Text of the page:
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How Safe Is Safe Enough?

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Re: One other thing that the rulemakers should consider
Totally_Lost   5/14/2013 2:19:46 AM
WilliamK writes: "And air pollution comes from many sources and getting rid of all of them will reduce our standard of living to staying in caves and eating rocks. OK, that is an exageration, I know, but I am also aware that there are a whole lot of people, some who are actially well meaning, who want to force us into some utopian realm by taking away most of our freedoms, which include driving away from them in our carbon-based fueld automobiles."

Funny, when I do the math, removing 3.2M deaths and many times that illnesses/injuries from fossil fuel pollution, frees up about $3T to be added back into the global economy to improve the quality of life on this planet ... which is almost enough to pay the entire cost of needed high temp reactors.

If we simply stop producing gasoline/diesel cars/trucks, then other than a small number of collectors vehicles, everything else can be phased out to H2/EV hybrids in two decades or so by natural attrition. Providing H2 conversion kits at a low subsidized cost, will entice even a significant number of car collectors to upgrade, just so they can drive them everyday, without having to find gasoline/diesel which will start to get scarce/expensive with lower volume use.

I don't see any reason to come knocking at your door, asking for your car keys.

That kind of rhetoric is probably FUD.

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Re: One other thing that the rulemakers should consider
windhorn   5/16/2013 3:08:05 PM
WilliamK wrote:

"...an FMEA for the complete plant would probably take a team of engineers less than a week..."

An FMEA for ONE component of ONE genset takes six engineers about two months (one man-year) and 40 pages.  Multiply that by the number of parts in the building.



William K.
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Re: One other thing that the rulemakers should consider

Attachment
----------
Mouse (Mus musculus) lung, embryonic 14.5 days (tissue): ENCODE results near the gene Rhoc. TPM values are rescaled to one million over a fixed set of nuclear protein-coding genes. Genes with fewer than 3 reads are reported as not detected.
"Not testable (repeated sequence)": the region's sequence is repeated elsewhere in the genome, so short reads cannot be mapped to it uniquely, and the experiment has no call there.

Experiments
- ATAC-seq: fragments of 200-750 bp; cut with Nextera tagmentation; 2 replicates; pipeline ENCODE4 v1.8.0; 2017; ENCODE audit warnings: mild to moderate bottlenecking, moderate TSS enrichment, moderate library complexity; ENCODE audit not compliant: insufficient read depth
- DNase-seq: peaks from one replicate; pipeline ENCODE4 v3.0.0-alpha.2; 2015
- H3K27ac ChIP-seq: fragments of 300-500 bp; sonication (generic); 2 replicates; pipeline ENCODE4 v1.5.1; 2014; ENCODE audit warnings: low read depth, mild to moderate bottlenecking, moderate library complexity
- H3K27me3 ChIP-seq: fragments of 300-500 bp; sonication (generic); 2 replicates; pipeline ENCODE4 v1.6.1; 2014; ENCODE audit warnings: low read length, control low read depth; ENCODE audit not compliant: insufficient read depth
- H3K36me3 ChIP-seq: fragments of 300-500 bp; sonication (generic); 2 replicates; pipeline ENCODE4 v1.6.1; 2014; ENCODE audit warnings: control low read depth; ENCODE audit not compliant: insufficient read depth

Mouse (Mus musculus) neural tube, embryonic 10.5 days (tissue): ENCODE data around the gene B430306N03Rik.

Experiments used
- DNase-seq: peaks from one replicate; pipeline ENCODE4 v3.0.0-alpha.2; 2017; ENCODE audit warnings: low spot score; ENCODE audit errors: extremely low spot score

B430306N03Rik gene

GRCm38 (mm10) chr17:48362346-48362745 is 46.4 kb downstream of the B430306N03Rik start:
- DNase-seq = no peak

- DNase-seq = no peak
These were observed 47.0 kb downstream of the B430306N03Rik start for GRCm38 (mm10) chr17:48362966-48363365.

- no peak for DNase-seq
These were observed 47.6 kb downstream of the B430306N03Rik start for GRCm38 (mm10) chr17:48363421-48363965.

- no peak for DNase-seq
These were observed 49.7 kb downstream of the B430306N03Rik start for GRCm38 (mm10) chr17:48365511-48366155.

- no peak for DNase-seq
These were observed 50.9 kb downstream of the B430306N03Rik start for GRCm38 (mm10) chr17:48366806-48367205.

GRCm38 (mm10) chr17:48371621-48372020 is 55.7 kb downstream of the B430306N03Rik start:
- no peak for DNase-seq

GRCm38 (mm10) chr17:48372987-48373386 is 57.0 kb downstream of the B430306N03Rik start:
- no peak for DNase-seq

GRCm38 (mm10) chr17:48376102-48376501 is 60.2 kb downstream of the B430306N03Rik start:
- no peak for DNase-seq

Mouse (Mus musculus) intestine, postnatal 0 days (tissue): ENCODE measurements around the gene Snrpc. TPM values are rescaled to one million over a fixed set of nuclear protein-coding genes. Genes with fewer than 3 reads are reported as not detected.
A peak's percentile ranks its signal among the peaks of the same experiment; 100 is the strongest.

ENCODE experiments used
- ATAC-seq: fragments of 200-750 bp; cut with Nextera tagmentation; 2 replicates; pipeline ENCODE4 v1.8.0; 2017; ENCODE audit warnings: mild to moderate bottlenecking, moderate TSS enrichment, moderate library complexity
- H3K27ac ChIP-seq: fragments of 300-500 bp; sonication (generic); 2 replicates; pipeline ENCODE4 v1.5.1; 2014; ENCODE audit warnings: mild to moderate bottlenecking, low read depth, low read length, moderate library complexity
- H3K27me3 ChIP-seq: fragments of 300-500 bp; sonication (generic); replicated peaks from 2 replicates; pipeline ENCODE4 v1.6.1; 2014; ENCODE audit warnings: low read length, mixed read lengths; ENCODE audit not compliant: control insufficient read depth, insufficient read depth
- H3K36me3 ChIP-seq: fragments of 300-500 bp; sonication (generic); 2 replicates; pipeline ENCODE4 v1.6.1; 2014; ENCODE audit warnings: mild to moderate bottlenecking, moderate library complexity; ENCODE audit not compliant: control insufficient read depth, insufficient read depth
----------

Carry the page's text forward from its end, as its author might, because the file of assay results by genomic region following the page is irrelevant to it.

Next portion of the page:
William K.   5/17/2013 8:22:10 PM
Windhorn, Six months for an FMEA on one component? Either they are: a.) evaluating it on a molecular level, or b.) doing it part time with a weekly FMEA committee meeting, or c.) Milking the project most strenuously. I can see that there could be 40 pages of report, but it is unomaginable that the FMEA could take that long, if the team understood the product beuing evaluated. If it was a team of "avaerage" engineers that had never seen the product previously and had never worked to gether before then it might take a lot more time. But why in the whole world would a team be selected for an FMEA that did not understand the product intimately. OUr team that worked so (apparently rapidly) knew and understood every aspect of the product completely, prior to our first time spent on doing the FMEA. There is no other raional way to approach such an important project.

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Re: One other thing that the rulemakers should consider
RegularJoe70   7/1/2013 9:48:53 AM
A couple weeks ago, I read an article from another trade rag (link here: http://www.deskeng.com/articles/aabkes.htm ) about the military experimenting with hydrogen fuel cells for automotive use.

The article says that the prototype vehicles carry about 5kg H2 at 10,000 psi.  Assuming the tank is at a balmy 80F, that hydrogen occupies about 24gallons (basic PV = nRT calc).  The article also says that a kg of H2 is roughly equivalent to a gallon of gasoline, so that's about 5 times the volume of ordinary, liquid, atmospheric pressure gasoline, just for fuel.

And that's just the hydrogen.  What about the pressure vessel? And all of the ultra-high pressure lines and pressure regulation and risk of sitting on a bomb?

It's cool that we're experimenting with this technology but I can't see it being anything but a niche application for a long time to come.  Petroleum prices have to get redonkulously expensive before this tech becomes even remotely attractive for a common user.

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